We, as citizens of our various countries, need to identify, point out, and ridicule instances of "trickle down economic" policies and practices in our governments. Just about every case where the taxpayer funds private businesses is an example.

The best investment in business a government can make is to minimise the friction of compliance for all businesses. But I think that gov't subsidies and startup funding (incubators, etc.), and even tax breaks for some businesses, are just a form of trickle down economics. It won't trickle down, because that shit's not a thing.

@lightweight 'best investment in business' shouldn't be a metric government care about

Sorry @lightweight but in this case you've got it exactly backwards. Trickle down economics is the idea that it's best to let The Market™ redirect income into the pockets of the 1%, because from there it 'trickles down' to everyone else (in the form of goods+services, wages+salaries etc). By this logic, govts taxing and spending on social and environmental goals distorts The Market™, because that's money the 1% don't get, so it can't then 'trickle down' from them to benefit everyone else.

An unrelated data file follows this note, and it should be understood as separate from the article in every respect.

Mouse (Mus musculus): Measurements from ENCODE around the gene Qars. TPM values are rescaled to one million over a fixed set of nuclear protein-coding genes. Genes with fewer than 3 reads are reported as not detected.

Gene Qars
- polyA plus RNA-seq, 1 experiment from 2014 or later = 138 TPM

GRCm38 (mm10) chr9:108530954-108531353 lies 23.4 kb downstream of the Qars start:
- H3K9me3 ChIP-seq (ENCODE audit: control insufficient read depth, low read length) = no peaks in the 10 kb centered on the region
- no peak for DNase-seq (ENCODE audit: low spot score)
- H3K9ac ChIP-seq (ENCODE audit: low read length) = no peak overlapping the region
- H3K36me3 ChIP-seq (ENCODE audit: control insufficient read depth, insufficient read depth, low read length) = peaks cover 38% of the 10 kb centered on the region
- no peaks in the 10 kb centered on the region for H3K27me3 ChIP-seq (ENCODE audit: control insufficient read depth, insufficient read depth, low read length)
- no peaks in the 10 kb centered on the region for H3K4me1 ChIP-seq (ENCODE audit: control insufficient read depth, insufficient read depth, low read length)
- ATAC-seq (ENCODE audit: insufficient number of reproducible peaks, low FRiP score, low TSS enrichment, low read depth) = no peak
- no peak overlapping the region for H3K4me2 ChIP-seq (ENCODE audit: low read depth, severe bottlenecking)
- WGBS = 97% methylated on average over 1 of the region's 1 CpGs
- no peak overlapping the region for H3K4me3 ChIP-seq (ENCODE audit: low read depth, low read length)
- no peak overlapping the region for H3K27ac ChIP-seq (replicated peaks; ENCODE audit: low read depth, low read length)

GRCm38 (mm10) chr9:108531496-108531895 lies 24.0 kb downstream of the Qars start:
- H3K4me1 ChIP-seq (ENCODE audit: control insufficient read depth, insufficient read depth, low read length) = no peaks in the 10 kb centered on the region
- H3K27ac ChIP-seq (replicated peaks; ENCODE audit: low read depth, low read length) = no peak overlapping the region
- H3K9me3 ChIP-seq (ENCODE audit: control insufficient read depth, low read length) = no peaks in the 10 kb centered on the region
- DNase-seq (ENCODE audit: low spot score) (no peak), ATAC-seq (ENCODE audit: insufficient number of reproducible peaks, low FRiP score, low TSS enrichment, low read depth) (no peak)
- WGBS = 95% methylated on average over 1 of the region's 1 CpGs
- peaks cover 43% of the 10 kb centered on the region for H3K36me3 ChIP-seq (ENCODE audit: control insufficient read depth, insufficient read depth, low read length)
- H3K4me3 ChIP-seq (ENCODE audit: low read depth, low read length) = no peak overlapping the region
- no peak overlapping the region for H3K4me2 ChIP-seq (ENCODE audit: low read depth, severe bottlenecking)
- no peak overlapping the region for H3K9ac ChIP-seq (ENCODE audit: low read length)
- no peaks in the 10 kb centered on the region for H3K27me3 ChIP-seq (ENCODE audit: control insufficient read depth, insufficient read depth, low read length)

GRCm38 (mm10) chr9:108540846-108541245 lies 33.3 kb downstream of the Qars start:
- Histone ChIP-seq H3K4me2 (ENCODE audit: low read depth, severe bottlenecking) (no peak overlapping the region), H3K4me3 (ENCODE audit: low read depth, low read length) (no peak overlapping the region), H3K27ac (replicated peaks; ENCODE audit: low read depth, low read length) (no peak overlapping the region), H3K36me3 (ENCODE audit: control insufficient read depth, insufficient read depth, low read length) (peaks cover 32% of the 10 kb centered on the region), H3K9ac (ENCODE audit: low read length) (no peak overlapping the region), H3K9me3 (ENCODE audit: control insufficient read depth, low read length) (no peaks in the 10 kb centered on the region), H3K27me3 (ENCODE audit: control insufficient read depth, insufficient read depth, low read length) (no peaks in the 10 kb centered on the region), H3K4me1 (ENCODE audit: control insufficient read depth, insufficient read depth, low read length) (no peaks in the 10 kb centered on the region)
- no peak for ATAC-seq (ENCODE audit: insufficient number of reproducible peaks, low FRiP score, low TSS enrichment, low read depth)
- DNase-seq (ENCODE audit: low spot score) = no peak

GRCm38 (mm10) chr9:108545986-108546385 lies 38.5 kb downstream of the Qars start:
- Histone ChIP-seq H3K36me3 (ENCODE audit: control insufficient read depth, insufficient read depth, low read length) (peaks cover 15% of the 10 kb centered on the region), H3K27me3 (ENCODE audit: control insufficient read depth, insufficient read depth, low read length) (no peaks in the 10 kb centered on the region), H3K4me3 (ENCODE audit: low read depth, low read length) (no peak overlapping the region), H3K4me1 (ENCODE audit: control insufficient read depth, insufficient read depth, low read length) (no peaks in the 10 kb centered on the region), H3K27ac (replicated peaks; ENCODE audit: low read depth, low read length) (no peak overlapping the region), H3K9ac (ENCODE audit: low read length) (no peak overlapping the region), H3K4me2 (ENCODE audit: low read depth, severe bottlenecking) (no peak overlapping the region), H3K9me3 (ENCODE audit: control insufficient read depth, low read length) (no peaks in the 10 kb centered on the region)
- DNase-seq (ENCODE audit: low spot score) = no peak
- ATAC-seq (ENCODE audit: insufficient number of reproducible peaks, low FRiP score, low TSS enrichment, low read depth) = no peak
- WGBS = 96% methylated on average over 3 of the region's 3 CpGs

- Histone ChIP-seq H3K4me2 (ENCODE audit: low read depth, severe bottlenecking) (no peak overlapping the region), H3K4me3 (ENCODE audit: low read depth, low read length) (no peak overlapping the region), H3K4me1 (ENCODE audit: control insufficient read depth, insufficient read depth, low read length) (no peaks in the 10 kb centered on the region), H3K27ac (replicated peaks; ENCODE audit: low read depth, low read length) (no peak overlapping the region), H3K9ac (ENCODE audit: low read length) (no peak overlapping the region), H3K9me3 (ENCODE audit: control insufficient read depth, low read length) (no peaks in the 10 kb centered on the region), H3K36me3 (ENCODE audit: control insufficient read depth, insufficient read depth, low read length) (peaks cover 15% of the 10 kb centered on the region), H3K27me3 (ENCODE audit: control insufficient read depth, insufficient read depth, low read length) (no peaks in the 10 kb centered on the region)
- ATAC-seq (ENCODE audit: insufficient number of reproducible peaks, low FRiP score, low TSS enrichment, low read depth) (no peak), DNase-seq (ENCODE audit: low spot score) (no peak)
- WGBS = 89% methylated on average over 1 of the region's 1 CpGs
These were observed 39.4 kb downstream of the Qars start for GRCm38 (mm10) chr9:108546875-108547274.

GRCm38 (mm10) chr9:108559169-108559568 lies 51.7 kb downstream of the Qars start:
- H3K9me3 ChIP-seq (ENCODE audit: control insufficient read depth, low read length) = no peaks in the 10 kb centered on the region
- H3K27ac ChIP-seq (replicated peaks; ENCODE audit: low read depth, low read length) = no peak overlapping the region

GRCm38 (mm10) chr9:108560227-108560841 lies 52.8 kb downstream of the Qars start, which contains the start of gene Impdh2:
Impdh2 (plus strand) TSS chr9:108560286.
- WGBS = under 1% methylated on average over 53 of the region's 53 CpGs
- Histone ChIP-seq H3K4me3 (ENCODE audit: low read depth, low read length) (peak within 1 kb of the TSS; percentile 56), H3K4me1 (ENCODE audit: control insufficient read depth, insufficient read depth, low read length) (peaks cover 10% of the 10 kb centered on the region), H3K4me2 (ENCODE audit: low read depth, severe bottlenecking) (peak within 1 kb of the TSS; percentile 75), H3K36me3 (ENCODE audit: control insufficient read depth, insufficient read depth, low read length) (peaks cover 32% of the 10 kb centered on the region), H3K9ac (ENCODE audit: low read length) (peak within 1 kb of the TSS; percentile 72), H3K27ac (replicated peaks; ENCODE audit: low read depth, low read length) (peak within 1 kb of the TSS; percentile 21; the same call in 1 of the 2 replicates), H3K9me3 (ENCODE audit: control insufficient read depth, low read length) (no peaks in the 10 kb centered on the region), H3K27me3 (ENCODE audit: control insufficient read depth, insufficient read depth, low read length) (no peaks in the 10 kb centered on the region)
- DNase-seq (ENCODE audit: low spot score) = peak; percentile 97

@strypey heh heh. I'll have to ponder that for a bit to see how it sits with me...

@lightweight As a specific example, let's take journalism. The NZ government funds salaries for journalists working in the public interest, eg local democracy reporting. Some of them are employed by businesses, but that's ok for two reasons. One, the funding is tied to outcomes, not organizational forms, so social enterprises and cooperatives companies aren't excluded from funding. Two, because the policy doesn't discriminate against businesses, nor favor them, it's more politically neutral.

@lightweight "friction of compliance for all businesses" sounds too much like deregulation to me. I can't imagine you intended it that way.

Deregulation tends to put more money in owners pockets; money that mostly comes from reduced environmental and worker protections.

@lightweight I saw Jayati Ghosh speak on DemocracyNow! She seemed great so I jumped at the chance to follow her account on Mastodon (It might just be someone mirroring her twitter account somehow, I don't know). It seems like everyone who thinks and knows about how economies and societies work are recommending the opposite of what Liz Truss is hoping to do. Everyone concerned with anything other than profits for banker buffoons is recommending higher taxes on large corporations and the rich.

> .. States have a choice: they can opt for austerity programs,
cutting funding to public services and increasing the contribution of the poorest through
inflation-enhanced consumption taxes, at the expense, once again, of the most vulnerable.
Or they can decide to increase taxation on those who have so far failed to pay their fair
share: the multinationals and the super-rich, many of whom have also benefited from the

@lightweight theguardian.com are paywalling spammers. Don't link to them, just copy their article.

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